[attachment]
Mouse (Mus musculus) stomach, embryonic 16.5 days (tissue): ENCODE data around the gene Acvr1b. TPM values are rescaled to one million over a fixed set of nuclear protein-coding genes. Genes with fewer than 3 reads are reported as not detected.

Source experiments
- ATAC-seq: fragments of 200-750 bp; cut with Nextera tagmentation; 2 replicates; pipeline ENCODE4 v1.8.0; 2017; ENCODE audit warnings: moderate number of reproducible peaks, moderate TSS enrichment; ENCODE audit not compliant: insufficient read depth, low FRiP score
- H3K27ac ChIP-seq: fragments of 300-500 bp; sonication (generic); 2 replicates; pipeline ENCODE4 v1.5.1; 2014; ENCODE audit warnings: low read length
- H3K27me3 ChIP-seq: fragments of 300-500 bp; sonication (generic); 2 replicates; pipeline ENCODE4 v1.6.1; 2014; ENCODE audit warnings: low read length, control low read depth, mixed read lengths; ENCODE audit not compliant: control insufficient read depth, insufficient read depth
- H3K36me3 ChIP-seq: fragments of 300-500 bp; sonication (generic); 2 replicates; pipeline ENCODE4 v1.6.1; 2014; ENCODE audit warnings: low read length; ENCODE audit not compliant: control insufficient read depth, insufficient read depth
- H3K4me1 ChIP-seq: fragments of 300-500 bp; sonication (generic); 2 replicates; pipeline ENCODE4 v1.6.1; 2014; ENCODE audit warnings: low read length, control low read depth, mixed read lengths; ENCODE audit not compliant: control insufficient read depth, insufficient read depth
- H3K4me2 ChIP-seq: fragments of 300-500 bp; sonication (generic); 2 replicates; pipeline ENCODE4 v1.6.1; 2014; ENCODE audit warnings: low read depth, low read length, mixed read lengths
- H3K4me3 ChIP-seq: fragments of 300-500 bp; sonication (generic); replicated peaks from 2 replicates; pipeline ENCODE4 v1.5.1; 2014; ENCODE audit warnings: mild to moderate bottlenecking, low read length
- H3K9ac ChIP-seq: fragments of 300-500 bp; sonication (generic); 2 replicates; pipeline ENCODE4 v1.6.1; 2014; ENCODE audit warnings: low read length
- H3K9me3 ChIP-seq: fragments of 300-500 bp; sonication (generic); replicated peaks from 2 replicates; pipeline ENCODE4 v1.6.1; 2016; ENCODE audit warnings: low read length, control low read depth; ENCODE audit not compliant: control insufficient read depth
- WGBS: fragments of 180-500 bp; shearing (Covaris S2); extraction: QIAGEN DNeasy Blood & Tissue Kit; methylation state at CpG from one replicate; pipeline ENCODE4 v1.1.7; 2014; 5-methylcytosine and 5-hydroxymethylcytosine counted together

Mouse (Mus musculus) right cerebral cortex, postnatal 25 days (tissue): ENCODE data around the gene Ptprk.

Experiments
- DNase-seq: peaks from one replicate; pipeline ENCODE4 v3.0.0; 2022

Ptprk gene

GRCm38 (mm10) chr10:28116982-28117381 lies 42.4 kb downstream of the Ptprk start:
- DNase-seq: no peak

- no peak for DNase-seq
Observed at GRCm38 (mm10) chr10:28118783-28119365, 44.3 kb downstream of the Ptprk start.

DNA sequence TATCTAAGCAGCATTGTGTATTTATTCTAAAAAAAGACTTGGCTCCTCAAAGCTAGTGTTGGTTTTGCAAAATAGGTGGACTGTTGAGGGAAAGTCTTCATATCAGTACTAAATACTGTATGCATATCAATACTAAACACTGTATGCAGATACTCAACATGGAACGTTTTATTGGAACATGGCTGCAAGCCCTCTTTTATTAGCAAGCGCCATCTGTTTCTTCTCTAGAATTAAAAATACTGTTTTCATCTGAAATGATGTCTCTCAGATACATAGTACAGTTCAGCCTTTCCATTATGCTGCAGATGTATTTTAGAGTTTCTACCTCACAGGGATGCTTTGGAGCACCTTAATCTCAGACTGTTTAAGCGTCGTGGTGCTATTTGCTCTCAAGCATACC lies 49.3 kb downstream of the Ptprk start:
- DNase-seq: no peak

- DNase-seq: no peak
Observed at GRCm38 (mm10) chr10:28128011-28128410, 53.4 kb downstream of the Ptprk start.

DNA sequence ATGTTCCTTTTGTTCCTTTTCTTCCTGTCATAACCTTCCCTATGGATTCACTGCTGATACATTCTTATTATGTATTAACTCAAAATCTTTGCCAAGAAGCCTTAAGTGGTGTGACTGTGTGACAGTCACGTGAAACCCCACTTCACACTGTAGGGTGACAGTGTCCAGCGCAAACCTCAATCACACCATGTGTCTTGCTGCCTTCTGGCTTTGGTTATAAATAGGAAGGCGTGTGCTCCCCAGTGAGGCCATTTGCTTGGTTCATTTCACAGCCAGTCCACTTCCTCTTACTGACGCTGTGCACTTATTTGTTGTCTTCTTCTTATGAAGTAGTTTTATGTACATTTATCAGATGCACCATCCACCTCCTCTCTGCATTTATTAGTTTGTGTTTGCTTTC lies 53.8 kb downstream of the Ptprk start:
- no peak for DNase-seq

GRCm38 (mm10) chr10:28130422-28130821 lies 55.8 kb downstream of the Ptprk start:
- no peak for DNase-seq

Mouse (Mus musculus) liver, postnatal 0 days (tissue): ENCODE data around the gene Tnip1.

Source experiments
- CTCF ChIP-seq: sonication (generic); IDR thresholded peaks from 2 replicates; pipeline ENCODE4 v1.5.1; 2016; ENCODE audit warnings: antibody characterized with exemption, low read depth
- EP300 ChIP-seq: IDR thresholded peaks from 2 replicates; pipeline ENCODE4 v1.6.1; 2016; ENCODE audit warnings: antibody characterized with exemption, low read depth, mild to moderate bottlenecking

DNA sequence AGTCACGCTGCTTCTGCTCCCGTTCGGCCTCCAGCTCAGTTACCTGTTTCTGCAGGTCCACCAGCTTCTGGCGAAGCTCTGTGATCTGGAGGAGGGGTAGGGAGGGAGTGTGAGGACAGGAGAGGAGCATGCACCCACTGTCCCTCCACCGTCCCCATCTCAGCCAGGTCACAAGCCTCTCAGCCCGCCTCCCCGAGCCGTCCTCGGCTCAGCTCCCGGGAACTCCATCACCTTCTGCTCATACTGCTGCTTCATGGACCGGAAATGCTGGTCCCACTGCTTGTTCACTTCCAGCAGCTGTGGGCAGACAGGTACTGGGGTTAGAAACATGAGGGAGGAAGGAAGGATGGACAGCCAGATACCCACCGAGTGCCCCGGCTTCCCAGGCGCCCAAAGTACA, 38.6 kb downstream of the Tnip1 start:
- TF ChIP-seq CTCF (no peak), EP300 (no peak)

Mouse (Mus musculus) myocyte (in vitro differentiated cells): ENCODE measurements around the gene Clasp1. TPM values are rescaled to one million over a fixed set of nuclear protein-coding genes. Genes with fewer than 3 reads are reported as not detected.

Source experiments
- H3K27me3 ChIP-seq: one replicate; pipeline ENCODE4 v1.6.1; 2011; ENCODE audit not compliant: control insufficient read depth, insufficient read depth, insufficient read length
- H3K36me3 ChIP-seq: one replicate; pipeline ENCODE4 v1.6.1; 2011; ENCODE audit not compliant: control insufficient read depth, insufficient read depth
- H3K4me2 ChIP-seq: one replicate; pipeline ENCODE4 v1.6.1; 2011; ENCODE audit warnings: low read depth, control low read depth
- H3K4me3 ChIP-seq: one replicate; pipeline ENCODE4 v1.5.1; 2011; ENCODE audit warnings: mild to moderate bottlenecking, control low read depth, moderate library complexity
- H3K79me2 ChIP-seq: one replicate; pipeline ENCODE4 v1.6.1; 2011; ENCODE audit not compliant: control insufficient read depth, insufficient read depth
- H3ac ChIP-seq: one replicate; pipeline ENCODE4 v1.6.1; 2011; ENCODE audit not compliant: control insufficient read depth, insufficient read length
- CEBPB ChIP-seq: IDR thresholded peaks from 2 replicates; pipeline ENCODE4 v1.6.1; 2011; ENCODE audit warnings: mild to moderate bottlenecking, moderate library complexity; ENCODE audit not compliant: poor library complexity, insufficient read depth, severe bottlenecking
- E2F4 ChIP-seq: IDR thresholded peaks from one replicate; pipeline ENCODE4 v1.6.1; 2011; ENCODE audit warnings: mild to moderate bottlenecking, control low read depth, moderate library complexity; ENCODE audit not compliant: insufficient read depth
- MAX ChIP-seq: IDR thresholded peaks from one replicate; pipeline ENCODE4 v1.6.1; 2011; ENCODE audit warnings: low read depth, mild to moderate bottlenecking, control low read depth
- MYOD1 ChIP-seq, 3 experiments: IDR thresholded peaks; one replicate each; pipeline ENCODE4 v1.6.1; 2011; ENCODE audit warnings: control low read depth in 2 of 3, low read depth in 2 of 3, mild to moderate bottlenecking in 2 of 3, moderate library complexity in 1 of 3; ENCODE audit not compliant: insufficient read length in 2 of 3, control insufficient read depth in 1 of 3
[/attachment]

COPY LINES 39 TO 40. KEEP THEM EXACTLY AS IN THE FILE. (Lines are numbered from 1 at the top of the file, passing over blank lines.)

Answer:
- H3K4me2 ChIP-seq: one replicate; pipeline ENCODE4 v1.6.1; 2011; ENCODE audit warnings: low read depth, control low read depth
- H3K4me3 ChIP-seq: one replicate; pipeline ENCODE4 v1.5.1; 2011; ENCODE audit warnings: mild to moderate bottlenecking, control low read depth, moderate library complexity